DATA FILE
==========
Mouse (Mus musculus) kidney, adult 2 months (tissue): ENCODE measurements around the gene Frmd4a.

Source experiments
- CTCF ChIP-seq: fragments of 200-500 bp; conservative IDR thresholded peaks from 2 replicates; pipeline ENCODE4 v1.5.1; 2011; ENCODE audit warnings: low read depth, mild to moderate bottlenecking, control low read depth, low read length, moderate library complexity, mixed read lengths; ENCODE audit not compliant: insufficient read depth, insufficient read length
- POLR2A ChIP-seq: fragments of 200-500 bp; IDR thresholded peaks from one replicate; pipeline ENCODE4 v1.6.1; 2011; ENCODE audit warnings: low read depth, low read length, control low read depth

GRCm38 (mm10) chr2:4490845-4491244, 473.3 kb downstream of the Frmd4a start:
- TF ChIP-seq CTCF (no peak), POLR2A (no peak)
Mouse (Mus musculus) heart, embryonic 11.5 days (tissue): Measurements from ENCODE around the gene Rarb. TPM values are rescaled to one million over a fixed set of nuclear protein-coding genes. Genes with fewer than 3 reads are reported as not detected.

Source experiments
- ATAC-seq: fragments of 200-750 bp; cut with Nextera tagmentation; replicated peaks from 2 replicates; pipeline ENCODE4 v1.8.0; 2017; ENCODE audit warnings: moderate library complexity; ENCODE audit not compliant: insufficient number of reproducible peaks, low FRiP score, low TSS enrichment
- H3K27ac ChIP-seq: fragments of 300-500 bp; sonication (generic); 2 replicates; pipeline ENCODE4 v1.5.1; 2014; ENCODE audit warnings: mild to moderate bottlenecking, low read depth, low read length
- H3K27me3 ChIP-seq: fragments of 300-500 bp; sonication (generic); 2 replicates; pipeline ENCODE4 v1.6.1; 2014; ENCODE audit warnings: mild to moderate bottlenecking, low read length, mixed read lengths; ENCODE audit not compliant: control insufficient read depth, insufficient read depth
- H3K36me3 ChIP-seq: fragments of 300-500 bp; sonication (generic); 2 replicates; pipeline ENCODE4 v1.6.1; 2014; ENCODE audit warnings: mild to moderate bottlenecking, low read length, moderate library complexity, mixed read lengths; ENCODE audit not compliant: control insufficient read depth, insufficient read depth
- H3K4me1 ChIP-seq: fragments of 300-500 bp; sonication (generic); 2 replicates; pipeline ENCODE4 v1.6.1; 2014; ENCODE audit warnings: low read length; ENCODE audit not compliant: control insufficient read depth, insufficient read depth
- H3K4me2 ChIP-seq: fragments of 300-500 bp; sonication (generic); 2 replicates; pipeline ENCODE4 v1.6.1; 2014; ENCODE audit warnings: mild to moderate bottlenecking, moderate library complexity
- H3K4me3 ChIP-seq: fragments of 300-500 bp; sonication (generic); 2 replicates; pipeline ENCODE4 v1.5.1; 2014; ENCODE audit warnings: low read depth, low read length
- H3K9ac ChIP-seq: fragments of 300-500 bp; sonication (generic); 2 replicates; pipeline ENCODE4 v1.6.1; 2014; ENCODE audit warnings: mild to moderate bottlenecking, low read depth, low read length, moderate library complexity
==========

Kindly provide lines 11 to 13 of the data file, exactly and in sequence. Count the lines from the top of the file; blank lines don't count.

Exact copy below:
- H3K27me3 ChIP-seq: fragments of 300-500 bp; sonication (generic); 2 replicates; pipeline ENCODE4 v1.6.1; 2014; ENCODE audit warnings: mild to moderate bottlenecking, low read length, mixed read lengths; ENCODE audit not compliant: control insufficient read depth, insufficient read depth
- H3K36me3 ChIP-seq: fragments of 300-500 bp; sonication (generic); 2 replicates; pipeline ENCODE4 v1.6.1; 2014; ENCODE audit warnings: mild to moderate bottlenecking, low read length, moderate library complexity, mixed read lengths; ENCODE audit not compliant: control insufficient read depth, insufficient read depth
- H3K4me1 ChIP-seq: fragments of 300-500 bp; sonication (generic); 2 replicates; pipeline ENCODE4 v1.6.1; 2014; ENCODE audit warnings: low read length; ENCODE audit not compliant: control insufficient read depth, insufficient read depth